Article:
Yes.


1) Install the software F-I-R-S-T, then physically install the graphics card.
Windows running, put the Installation disk that comes with the graphics card, into the CD/DVD drive.
Load all software. The drivers, and Catalyst Control Panel.

Windows will NOT use the software until the graphics card is installed, so don't worry about not having graphics in the meantime.

2) Computer unplugged from power FOLLOW Anti-Static Precautions.

Anti-Static Precautions:
Your body carries Static electricity. Static WILL fry out (Short Circuit), the delicate hardware components inside a computer.

Relieve your body of Static BEFORE reaching inside your computer, AND before removing any parts out of their anti-static bags, or cartons.

Computer on a table, computer unplugged from power, computer case open;
TOUCH an unpainted surface, of the metal frame of the open computer case.
This action will relieve your body of Static.

IF you leave your computer in the middle of working on it, be SURE to Touch the metal frame again upon your return.

3) Physically install the graphics card.
(The Lock Lever on the PCI-Express x16 slot, goes UP to install a graphics card, or to remove a graphics card. It looks as though you should push down on it)

http://www.txcesssurplus.com/servlet/the-9225/HP-408544-dsh-001-xw6200-WorkStation/Detail

Looking at the black PCI-Express x16 slot, with it's green Lock Lever, it looks as though there should be room for the graphics card.

Looking to the right of the green Lock Lever, look at the 4 gold colored Choke Coils. It may be tight, but the graphics card should clear the first two.

Areas of concern, though;

1) Power Supply:
The XFX Radeon HD5750 graphics card, requires a minimum of a 400 Watt Power Supply.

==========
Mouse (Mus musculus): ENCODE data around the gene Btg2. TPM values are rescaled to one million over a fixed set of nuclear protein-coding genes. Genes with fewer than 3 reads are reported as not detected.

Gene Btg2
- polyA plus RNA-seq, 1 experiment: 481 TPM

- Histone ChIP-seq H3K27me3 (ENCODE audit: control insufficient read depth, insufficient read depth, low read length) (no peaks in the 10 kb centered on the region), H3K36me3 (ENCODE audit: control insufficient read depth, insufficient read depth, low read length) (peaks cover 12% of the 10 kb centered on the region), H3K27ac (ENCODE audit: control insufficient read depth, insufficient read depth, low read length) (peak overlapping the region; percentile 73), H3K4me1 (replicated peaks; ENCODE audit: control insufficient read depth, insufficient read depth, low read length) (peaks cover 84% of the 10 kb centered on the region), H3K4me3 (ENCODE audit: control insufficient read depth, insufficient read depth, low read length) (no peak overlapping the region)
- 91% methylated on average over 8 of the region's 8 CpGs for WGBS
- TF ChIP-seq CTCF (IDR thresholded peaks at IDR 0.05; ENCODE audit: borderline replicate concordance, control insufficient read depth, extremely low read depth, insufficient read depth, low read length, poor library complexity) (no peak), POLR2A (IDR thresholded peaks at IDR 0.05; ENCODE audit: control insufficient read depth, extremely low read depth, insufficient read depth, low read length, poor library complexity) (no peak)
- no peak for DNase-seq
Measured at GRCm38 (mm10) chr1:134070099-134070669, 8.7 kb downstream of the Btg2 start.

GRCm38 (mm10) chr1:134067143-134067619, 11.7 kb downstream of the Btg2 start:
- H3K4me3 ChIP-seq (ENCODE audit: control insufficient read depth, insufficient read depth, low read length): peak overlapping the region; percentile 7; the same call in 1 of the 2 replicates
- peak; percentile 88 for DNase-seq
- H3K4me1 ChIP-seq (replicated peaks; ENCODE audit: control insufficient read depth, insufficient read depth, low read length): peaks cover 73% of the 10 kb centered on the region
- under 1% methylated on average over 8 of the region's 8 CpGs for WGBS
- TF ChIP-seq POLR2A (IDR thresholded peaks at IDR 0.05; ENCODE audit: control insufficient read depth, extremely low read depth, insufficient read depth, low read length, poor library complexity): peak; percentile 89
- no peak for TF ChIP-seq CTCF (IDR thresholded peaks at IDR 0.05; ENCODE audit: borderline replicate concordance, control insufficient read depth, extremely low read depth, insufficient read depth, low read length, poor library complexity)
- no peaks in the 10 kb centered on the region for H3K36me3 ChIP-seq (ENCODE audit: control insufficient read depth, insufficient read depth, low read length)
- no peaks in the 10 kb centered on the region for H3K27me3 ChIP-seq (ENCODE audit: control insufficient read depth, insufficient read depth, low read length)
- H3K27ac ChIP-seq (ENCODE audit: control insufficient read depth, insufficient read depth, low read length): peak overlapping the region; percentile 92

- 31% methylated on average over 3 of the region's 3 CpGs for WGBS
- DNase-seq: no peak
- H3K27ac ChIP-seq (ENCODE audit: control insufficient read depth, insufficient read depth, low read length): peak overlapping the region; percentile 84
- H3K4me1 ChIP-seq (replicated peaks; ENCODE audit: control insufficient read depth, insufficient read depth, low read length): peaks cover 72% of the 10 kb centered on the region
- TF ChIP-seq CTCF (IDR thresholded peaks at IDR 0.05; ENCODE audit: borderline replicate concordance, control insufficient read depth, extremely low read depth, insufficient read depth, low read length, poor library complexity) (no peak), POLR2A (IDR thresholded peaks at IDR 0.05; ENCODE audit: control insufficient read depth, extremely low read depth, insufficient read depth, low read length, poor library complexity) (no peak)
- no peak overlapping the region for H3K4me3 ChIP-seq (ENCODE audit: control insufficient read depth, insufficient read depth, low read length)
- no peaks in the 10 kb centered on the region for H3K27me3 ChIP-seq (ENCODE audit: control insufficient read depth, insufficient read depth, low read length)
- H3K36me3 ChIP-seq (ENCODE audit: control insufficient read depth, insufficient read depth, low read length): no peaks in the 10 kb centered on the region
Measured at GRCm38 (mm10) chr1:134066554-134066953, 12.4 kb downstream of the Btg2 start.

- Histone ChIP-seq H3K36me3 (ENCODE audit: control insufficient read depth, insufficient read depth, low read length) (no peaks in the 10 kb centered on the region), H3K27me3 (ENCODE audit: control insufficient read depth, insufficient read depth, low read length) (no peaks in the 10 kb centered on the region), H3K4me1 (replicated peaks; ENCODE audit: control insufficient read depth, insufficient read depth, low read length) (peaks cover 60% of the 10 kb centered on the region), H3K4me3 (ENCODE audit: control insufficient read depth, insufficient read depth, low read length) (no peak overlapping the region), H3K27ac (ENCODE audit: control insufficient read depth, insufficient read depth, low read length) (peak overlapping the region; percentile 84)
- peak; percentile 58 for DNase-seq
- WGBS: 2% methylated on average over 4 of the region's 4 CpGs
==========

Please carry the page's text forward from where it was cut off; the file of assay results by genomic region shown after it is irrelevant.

The graphics card doesn't use 400 Watts, of course. This is the minimum power requirement by the graphics card manufacturer, and based on the power the card needs, and the rest of the computer.

XFX, just like all graphics card manufacturers, uses a computer system set up to the maximum, for a test unit.

Gamer style motherboard.
Powerful Processor, that is probably a dual core, or quad core.
Maximum amount of ram memory.
Two optical drives
Two or more computer case fans.
Two or more harddrives.

You get the picture.

Power consumption has to be based upon what each individual hardware component will use, AND the graphics card.

Power Supply:
Problem is, the computer has some age on it. From searching it seems to have been made in 2004. Makes it 8 years old now.
Makes that Power Supply 8 years old now too.

A) Pre-built computer manufacturers, such as HP, Gateway, Lenovo, Toshiba, etc., have their components made by someone else.
The Power Supply is one such component.

Usually a generic Power Supply manufacturer, such as Bestec, or HiPro, or Delta, for HP computers.
Low quality electronic components are used in these power supply's.

Isn't a big deal usually, until you start to tax the limit on the Power Supply, such as installing a powerful graphics card.